Adventures With Kids – Hockey

Hockey Season Starts Again

LMHA symbolWell, we’re just about to head off to our first hockey practice of the year. It’s H4, the last year when all this is still taken only kind-of seriously. Skates have been sharpened. The sweaty gear has been aired out. The Youngest has his goalie gear (borrowed from the LMHA).

We’re good to go. The Youngest is super excited.

And this time, I’ll be way more able to do what I gotta do.

So let’s take a look back to my last year as hockey parent.

  1. Managed to put the skates on the wrong feet. Easy enough to do, really, for a noob, but still super embarrassing.
  2. Drove him to the wrong rink for a practice. I want to blame the early time or lack of sleep, but it was just a complete brain fart. It’s why I arrive early for nearly everything; there’s a 50/50 chance that I’ll have forgotten something, got the wrong place or left the kid behind.
  3. bottlesBought about 30 water bottles. I don’t know why that’s the item I always forget to grab when I’m rushing out, but there it is. I think the rinks make their yearly sales profit off of bottles bought at the last moment. I suspect one rink did just that from me.
  4. Cheered for the wrong team. Again, kinda easy to do. Hey, they’re all pretty small, kinda cute and if both teams show up in black, I’ll root for the kids who are scoring the most goals. It also helps if I sit at the right rink. (Hey, there’s sometimes more than one!)
  5. I learned how to tie on goalie gear. I never played ice hockey, so this was all new. Oh sure I played a ton of street hockey, but back in my day, we had cardboard taped to our legs and a phone book strapped to our chest and only people from Langford wore masks. So, figuring out how to tie the skates to pads, which pad went on which leg, what the hell those extra pads did that just sat at the bottom of the bag looking like they really should be somewhere…it was all new to me.
  6. I tried to say hi to all the parents, but one guy just didn’t seem to like me, which I personally think is impossible. So, every morning I’d say, “Hi, Mike,” and he’d glare at me. I’d wave at him when we left. “See you later, Mike.” He’d just wave and glare. Turns out, his name was not Mike. This year I’ll go back to my tried and true, “hey buddy!”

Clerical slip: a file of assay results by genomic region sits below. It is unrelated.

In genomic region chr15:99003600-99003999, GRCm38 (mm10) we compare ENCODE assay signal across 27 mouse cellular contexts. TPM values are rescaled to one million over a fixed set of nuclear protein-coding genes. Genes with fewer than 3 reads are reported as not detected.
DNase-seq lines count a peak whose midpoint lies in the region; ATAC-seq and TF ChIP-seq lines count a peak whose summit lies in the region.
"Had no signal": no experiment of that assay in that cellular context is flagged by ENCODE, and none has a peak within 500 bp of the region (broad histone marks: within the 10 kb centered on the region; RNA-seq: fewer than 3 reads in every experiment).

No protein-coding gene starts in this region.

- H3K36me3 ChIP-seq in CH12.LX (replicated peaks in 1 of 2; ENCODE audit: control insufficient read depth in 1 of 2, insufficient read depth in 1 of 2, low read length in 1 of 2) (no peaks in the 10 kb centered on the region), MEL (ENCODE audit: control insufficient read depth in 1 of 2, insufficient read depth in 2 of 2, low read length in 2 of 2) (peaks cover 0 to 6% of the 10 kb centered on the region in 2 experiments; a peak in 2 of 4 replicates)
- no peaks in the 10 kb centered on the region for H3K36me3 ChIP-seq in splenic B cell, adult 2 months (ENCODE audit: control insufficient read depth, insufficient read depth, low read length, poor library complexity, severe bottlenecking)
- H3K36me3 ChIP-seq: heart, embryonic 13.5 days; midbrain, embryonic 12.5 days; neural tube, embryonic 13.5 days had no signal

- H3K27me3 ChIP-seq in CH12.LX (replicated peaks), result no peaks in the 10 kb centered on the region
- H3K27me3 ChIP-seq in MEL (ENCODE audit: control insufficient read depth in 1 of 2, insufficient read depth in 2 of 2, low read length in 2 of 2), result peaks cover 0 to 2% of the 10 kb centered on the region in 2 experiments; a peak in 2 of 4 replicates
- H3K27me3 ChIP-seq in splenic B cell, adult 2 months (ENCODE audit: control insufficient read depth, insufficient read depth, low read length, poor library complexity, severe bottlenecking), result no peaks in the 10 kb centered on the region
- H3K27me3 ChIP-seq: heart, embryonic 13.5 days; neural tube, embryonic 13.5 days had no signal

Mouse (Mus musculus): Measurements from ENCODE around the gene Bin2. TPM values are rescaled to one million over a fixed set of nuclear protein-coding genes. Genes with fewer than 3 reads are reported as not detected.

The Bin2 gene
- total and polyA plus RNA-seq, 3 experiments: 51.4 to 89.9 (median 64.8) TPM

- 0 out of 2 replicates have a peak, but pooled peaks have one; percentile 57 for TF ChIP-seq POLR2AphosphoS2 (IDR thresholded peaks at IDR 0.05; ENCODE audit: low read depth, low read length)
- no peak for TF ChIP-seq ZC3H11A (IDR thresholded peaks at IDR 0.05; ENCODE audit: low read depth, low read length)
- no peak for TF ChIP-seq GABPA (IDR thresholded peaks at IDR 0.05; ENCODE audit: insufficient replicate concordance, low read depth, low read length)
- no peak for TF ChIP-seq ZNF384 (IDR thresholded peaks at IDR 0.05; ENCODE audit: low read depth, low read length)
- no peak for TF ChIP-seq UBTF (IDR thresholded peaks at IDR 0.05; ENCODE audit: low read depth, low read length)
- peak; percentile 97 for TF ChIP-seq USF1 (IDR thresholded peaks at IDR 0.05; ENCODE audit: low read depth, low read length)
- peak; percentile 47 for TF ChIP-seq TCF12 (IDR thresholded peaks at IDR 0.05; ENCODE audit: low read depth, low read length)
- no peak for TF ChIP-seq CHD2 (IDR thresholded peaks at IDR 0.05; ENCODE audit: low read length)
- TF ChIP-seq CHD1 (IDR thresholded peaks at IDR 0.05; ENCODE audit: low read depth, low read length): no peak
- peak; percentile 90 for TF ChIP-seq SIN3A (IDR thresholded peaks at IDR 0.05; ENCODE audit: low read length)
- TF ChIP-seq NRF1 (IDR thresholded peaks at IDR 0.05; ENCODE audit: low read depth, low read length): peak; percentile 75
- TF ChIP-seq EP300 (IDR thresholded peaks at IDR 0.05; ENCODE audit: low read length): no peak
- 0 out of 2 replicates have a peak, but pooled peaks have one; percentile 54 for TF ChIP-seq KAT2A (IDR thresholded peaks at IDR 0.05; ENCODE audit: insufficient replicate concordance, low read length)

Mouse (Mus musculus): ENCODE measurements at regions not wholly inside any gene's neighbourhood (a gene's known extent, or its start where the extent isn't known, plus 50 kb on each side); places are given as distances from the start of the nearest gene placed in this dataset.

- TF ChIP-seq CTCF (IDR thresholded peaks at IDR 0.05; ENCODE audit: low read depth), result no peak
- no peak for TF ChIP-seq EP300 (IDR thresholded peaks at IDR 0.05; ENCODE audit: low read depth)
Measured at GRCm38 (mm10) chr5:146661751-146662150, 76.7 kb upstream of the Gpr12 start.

7. I learned never to rely on a 7 year old to tell you that he’s brought everything. Assume the exact opposite. “You have your jersey on?” “Yup.” “Errr, no you don’t, you have on your spiderman PJs.” “Oh, yeah.”
  8. There are videos for everything. If you need to look up how to tie skates (yes, I needed to know if I was doing THAT right), there’s a video. If you need to see how to clap like a Russian, well, there’s a video for that, though it features a half naked girl for some reason that only the internet understands. If you need to know what type of helmet is the best, yup, there’s something on youtube. Failing that, you could always ask. I did that a lot since taking out my laptop and typing queries into it while in the change-room might have seemed a little odd.
  9. I saw a lot of terrible parents, mostly at a higher level. You know, the ones who shout at their kids, scream at the ref, seem angry all the time. I could never understand that. We were lucky to have a great group at our level, not only on our team, but on the other teams as well. I saw only 1 parent lose it like he was a 2 year old having his ring pop taken away. But that was it. God help me if that’s me one day. I hope someone tells me if it ever is. “Joe, man, chill the f* out. It’s only kid’s hockey. Here’s a ring pop.”
  10. Coffee is absolutely vital to any early morning practice. If I forget it, all of 1-9 will happen. ALL.

IMG_5668I wonder what this year will hold in store for me?

I think the Youngest is wondering the same thing.

About Joe Cummings

Aquarius. Traveler. Gamer. Writer. A New Parent. 4 of these things are easy. One is not. But the journey is that much better for the new people in my life. A life I want to share with others, to help them, maybe, to make them feel less alone, sure, to connect with the greater world, absolutely.
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